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I Azzam, S Gilad, R Limor, N Stern and Y Greenman

Reichenbach A Geenen B Kozicz T Andrews ZB. Ghrelin regulates the hypothalamic-pituitary-adrenal axis and restricts anxiety after acute stress . Biological Psychiatry 2012 72 457 – 465 . ( doi:10.1016/j.biopsych.2012.03.010 ) 22521145 10

Open access

Janko Sattler, Jinwen Tu, Shihani Stoner, Jingbao Li, Frank Buttgereit, Markus J Seibel, Hong Zhou and Mark S Cooper

. Circadian relationships between interleukin (IL)-6 and hypothalamic-pituitary-adrenal axis hormones: failure of IL-6 to cause sustained hypercortisolism in patients with early untreated rheumatoid arthritis . Journal of Clinical Endocrinology and Metabolism

Open access

Tatiana V Novoselova, Peter J King, Leonardo Guasti, Louise A Metherell, Adrian J L Clark and Li F Chan

Hypothalamo–pituitary–adrenal axis The hypothalamo–pituitary–adrenal (HPA) axis dictates the production of glucocorticoids secreted from the adrenal gland. Parvocellular neurosecretory neurons within the hypothalamic paraventricular nucleus

Open access

Carolina Inda, Natalia G Armando, Paula A dos Santos Claro and Susana Silberstein

are essential to the stress response driving both basal and stress-induced hypothalamic–pituitary–adrenal axis (HPA) activation. Besides the hypothalamus, CRH is widely distributed in extrahypothalamic circuits of the brain where it functions as a

Open access

Eva Novoa, Marcel Gärtner and Christoph Henzen

route of administration, the varied systemic side effects of oral or intravenous glucocorticoids should be minimized, in particular the suppression of the hypothalamic–pituitary–adrenal (HPA) axis or the inhibition of osteoblast function. Even after

Open access

Peter Ergang, Anna Mikulecká, Martin Vodicˇka, Karla Vagnerová, Ivan Mikšík and Jirˇí Pácha

Introduction Stress is a ubiquitous condition that affects both people and animals. It initiates a series of events, culminating in the activation of the hypothalamic–pituitary–adrenal (HPA) axis and sympathetic nervous system (SNS), including

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Paal Methlie, Steinar Hustad, Ralf Kellman, Bjørg Almås, Martina M Erichsen, Eystein S Husebye and Kristian Løvås

Introduction Glucocorticoid and androgen hormone measurements play a decisive role in the diagnosis and management of many disorders of the hypothalamic–pituitary–adrenal (HPA) axis and gonads. Examples include Addison's disease (AD), Cushing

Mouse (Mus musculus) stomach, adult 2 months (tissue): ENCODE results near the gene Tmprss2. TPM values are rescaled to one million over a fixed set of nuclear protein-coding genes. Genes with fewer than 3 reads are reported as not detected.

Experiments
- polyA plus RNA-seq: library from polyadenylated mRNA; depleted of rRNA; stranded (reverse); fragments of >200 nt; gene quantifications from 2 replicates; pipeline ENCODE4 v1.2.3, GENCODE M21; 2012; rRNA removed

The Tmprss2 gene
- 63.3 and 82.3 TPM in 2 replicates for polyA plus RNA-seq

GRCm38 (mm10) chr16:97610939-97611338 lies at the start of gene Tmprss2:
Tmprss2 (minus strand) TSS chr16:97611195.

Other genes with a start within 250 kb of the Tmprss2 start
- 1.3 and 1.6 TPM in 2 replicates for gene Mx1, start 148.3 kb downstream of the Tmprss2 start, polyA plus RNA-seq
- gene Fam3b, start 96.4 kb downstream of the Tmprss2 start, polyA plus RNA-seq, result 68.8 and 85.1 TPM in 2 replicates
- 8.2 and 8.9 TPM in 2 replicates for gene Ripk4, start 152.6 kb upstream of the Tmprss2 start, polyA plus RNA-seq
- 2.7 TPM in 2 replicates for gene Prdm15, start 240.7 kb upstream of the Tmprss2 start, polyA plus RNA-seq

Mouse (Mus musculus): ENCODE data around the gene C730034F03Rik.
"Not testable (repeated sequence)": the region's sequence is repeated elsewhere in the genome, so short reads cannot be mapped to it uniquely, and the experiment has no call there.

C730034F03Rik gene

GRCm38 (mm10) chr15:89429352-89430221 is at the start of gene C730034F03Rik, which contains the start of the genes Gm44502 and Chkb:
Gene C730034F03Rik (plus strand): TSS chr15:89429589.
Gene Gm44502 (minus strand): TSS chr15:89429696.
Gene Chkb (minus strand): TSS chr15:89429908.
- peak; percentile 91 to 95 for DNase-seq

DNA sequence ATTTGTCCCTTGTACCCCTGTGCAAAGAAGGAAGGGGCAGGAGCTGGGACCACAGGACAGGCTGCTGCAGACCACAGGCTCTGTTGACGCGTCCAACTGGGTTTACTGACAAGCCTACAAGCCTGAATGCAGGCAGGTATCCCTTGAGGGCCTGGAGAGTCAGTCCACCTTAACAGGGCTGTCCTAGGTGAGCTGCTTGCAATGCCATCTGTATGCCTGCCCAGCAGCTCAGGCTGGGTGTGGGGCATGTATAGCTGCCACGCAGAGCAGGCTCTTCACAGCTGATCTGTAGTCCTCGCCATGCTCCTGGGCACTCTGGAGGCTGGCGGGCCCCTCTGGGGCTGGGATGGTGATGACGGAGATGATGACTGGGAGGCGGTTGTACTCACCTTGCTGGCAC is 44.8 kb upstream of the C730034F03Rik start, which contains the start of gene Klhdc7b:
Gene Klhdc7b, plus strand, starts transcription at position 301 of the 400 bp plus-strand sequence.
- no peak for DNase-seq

Open access

Britt J van Keulen, Conor V Dolan, Bibian van der Voorn, Ruth Andrew, Brian R Walker, Hilleke Hulshoff Poll, Dorret I. Boomsma, Joost Rotteveel and Martijn J.j. Finken

Objective: Sex differences in disease susceptibility might be explained by sexual dimorphism in hypothalamic-pituitary-adrenal axis activity, which has been postulated to emerge during puberty. However, studies conducted thus far lacked an assessment of Tanner pubertal stage. This study aimed to assess the contribution of pubertal development to sexual dimorphism in cortisol production and metabolism.

Methods: Participants (n=218), were enrolled from a population-based Netherlands Twin Register. At the ages of 9, 12 and 17 years Tanner pubertal stage was assessed, and early-morning urine samples were collected. Cortisol metabolites were measured with GC-MS/MS, and ratios were calculated, representing cortisol metabolism enzyme activities, such as A-ring reductases, 11β-HSDs and CYP3A4. Cortisol production and metabolism parameters were compared between sexes for pre-pubertal (Tanner stage 1), early-pubertal (Tanner stage 2-3) and late-pubertal (Tanner stage 4-5) stages.

Results: Cortisol metabolite excretion rate decreased with pubertal maturation in both sexes, but did not significantly differ between sexes at any pubertal stage, although in girls a considerable decrease was observed between early- and late-pubertal stage (P<0.001). A-ring reductase activity was similar between sexes at pre- and early-pubertal stages, and was lower in girls than in boys at late-pubertal stage. Activities of 11β-HSDs were similar between sexes at pre-pubertal stage, and favored cortisone in girls at early- and late-pubertal stages. Cytochrome P450 3A4 activity did not differ between sexes.

Conclusions: Prepubertally, sexes were similar in cortisol parameters. During puberty, as compared to boys, in girls the activities of A-ring reductases declined and the balance between 11β-HSDs progressively favored cortisone. Our findings suggest that the sexual dimorphism in cortisol may either be explained by rising concentrations of sex steroids or by puberty-induced changes in body composition.

Open access

Wiebke Arlt and the Society for Endocrinology Clinical Committee

is caused if the regulation of adrenal cortisol production by the pituitary is compromised, this can be the consequence of tumours in the hypothalamic–pituitary area. However, pituitary regulation of cortisol production is also switched off in

Open access

Lisa Arnetz, Neda Rajamand Ekberg, Kerstin Brismar and Michael Alvarsson

regulation of adipose tissue distribution in humans . International Journal of Obesity 1996 20 291 – 302 . 5 Roy M Collier B Roy A . Hypothalamic–pituitary–adrenal axis dysregulation among diabetic outpatients . Psychiatry Research 1990 31